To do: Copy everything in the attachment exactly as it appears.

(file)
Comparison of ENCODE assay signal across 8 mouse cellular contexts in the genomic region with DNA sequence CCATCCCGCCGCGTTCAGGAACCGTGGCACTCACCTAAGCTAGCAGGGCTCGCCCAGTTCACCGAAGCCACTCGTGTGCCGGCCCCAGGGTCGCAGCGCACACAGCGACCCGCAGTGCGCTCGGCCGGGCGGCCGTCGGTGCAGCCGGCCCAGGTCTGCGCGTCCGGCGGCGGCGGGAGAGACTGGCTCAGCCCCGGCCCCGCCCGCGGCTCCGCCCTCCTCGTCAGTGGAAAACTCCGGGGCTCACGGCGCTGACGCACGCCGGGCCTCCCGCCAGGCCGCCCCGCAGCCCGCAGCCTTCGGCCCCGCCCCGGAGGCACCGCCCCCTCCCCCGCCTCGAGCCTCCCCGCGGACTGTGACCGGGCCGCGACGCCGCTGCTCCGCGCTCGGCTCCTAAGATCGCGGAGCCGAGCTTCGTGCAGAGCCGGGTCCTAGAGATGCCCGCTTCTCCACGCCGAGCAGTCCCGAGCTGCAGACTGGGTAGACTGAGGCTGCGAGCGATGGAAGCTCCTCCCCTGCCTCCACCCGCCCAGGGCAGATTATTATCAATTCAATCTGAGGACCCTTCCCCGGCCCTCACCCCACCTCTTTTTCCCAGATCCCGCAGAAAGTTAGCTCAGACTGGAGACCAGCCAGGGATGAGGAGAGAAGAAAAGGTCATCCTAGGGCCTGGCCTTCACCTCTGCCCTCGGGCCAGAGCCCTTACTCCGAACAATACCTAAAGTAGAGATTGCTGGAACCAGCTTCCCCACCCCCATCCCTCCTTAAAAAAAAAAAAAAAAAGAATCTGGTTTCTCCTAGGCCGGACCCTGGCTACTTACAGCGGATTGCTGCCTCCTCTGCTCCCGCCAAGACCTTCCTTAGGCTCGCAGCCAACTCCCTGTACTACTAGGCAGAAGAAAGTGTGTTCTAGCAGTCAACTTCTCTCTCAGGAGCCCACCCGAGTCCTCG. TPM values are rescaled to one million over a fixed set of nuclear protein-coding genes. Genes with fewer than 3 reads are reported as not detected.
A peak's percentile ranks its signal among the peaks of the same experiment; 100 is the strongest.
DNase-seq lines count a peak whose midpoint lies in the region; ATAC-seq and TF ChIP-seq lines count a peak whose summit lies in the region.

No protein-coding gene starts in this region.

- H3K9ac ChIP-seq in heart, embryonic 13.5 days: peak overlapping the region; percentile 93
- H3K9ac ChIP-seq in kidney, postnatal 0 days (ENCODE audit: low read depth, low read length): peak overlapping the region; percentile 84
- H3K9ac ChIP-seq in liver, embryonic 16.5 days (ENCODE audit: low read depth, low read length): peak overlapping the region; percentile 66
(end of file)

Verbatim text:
Comparison of ENCODE assay signal across 8 mouse cellular contexts in the genomic region with DNA sequence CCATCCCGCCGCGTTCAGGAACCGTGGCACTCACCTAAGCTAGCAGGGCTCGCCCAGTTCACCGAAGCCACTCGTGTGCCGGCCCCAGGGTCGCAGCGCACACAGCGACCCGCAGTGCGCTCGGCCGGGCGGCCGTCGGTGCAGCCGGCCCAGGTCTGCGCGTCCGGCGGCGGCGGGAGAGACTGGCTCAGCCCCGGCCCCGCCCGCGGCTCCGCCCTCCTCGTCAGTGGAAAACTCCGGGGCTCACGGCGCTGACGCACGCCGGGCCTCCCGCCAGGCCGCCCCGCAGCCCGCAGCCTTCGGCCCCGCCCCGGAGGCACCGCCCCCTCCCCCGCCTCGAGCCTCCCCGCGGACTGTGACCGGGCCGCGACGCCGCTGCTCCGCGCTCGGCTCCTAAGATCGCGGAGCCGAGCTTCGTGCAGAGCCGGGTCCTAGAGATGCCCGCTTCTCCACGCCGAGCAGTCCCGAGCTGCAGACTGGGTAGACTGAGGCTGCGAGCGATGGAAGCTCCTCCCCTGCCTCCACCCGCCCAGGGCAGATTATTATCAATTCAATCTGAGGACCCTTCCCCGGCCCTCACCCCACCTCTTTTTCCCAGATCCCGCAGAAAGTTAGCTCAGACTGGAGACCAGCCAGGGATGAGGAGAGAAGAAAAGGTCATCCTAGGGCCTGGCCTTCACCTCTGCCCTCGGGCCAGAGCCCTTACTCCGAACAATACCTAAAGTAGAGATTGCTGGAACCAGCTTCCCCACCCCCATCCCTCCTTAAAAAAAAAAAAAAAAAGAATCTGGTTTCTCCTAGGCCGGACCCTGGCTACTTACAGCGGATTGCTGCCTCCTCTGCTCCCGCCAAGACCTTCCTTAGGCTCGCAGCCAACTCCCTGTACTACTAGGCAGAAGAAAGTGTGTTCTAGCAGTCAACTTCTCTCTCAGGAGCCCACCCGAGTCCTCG. TPM values are rescaled to one million over a fixed set of nuclear protein-coding genes. Genes with fewer than 3 reads are reported as not detected.
A peak's percentile ranks its signal among the peaks of the same experiment; 100 is the strongest.
DNase-seq lines count a peak whose midpoint lies in the region; ATAC-seq and TF ChIP-seq lines count a peak whose summit lies in the region.

No protein-coding gene starts in this region.

- H3K9ac ChIP-seq in heart, embryonic 13.5 days: peak overlapping the region; percentile 93
- H3K9ac ChIP-seq in kidney, postnatal 0 days (ENCODE audit: low read depth, low read length): peak overlapping the region; percentile 84
- H3K9ac ChIP-seq in liver, embryonic 16.5 days (ENCODE audit: low read depth, low read length): peak overlapping the region; percentile 66